By: Sarah L. Myers

Almost two years ago a small article in NME led me to Dan Sartain. The Western-style headline shouted “The Newest Outlaw in Town.” The man in focus stood before a old beater with an acoustic guitar in his hand and dark glasses on his drawn, pale face. I had to read international music magazines to find this Birmingham, Alabama, native, and now it seems the rest of the world is catching up. A stint on the road with Ukrainian gypsy punk animals Gogol Bordello has certainly exposed Sartain to his type of audience - devout and loyal extremists. His first record, Dan Sartain Vs. The Serpientes, mashed punk, rockabilly, mamba, surf, and garage. Join Dan Sartain (Swami Records) serves up jukebox jamboree boogies, mariachi melodies, and delicate strings against lyrics too honest and tragic for a 25-year-old.

I sat down with Sartain backstage before his show at the Metro in Chicago. After we finished talking about horror flicks, Transformers, and Alice Cooper, we reached the scheduled questions.

What changes did you go through between the first and second records? The sound is a lot different, production wise. The first record sounds a little busier, and there are a lot of additions to it.

That first record is about three years old and by the time it got out, some of the material was almost two years old by the time it got out. So it’s just been a lot of time difference. I’m just kind of better at doing what I was doing then. We recorded this new one in just as many different places but it doesn’t sound as chopped up because, the first record I recorded a lot of it in Alabama with just a four track. And all these low-fi kids got into it, you know? So it was one of those things. And with the new one, the only complaint that I’ve heard from anybody is that it’s not low-fi enough, but it’s like...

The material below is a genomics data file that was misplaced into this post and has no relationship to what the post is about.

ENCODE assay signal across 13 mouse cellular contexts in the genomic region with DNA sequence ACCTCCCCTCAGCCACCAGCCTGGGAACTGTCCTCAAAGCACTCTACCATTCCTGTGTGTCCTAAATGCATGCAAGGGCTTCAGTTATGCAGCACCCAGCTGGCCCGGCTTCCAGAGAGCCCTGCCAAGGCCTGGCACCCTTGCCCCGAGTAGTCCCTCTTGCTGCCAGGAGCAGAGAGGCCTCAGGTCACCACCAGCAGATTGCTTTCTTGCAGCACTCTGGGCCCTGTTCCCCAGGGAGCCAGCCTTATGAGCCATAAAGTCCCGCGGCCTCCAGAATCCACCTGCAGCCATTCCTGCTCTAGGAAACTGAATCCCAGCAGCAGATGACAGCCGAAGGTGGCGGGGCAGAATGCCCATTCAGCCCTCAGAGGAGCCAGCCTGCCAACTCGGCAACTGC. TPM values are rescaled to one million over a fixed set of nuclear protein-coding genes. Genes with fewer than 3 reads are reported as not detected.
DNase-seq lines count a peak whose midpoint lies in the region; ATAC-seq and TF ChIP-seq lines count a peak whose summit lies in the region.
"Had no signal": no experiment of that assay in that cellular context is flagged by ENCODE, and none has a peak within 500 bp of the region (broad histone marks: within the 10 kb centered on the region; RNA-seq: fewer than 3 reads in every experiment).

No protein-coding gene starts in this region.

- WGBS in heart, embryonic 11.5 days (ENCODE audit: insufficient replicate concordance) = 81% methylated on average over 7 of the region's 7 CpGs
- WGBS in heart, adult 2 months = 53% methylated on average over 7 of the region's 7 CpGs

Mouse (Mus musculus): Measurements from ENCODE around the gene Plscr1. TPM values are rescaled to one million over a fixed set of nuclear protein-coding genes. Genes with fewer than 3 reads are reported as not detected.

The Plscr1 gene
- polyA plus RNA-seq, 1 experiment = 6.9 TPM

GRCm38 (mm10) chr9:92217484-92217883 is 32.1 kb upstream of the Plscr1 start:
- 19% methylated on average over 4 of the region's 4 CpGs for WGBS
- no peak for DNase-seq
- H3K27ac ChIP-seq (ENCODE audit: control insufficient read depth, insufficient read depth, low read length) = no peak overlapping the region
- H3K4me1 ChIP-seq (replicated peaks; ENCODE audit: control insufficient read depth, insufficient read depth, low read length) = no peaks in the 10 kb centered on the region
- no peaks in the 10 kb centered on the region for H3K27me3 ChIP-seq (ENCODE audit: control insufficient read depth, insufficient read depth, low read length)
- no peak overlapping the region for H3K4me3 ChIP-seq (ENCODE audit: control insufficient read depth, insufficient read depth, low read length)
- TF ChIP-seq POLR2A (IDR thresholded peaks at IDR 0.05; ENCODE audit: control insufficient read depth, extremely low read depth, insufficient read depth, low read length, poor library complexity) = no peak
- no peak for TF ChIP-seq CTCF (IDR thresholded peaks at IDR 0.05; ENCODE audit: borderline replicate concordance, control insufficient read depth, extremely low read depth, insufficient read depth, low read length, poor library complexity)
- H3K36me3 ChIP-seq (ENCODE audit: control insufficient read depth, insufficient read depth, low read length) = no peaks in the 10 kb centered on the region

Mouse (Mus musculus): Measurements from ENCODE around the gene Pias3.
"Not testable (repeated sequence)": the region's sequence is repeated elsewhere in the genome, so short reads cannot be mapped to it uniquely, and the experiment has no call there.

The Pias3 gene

when I was doing all those low-fi recordings, I had to. I was poor, I was like nineteen, twenty years old. I’m twenty-five now. And I was living at my parents house, and I had to. I was poor. That was all I had to record with, and I made it, and they were charming, and some of them turned out pretty good. So it was good, it was honest. But it’s like, if I kept recording on this shitty old equipment it would be like forced to be low-fi. It would like be trying to sound bad on purpose. I’m not gonna do that.

How did the “Cobras” trilogy on the first record come about? Had you written the songs that way?

I wrote the first “Cobras”, and it was good. It’s still one of my best songs, I always play it. I wrote it and then I started writing the second one. And I didn’t sit down with the purpose of writing the second one, but then I realized the subject matter was about the same thing. So I realized I had three songs that were the same subject matter.

Tell me a little about your imagery. On your first record, you’re shown hanging from a noose. On Join Dan Sartain you’re shooting yourself.

That’s a good question. I just kind of think that if you appear morbid… I mean, I’m not going to go as far as to put Misfits skulls on things. I mean, I like the Misfits, but not really going for that Horror Rock thing, but it’s like if you’re kind of morbid, you can sell more stuff. I mean, Tupac sold more dead, and Jim Morrison sold more dead. So maybe I can have the best of both worlds if I appear dead touring the tour.

In reading about you, it seems like everyone always comes back to that. You’re always referred to as the new Man in Black, Horror Rockabilly. Everyone always says you look like you’re dead!

Yeah, I do. (I went tanning because) I just kind of wanted to turn orange, and I do look gaunt sometimes, and skinny. But we were washing clothes, me and my wife were washing clothes at the landromat, and there was a tanning booth there, and I’d never done that before and I had a bunch of time to kill. So I went into the tanning booth, and I went in for twenty minutes, and now I’m burned. So I’ve got this shade of burn all over my whole body now. I thought I’d be funny right before I went on tour if I turned myself orange.

How did you discover the older music that inspires you? Not just country and rockabilly, but surf rock and hip hop?

Well, my parents were kind of hippies, you know? I mean, my mom saw Hendrix in his time, and all this stuff. And my dad’s completely nuts about Crosby, Stills, Nash, and Young, and all this stuff. And I like some of that stuff, too, but you know, when I was like 13, 14 years old it’s like, “How do you rebel against hippie parents?” They’re pretty liberal. If I came home and told them I was gay, they probably wouldn’t be shocked or disappointed. It was like, “How do I rebel against these hippie parents?” I got into rockabilly music, pretty much, started greasing my hair back, and looking like what they were rebelling against! So it was kind of that.


October 2007 : An interview with Dan Sartain

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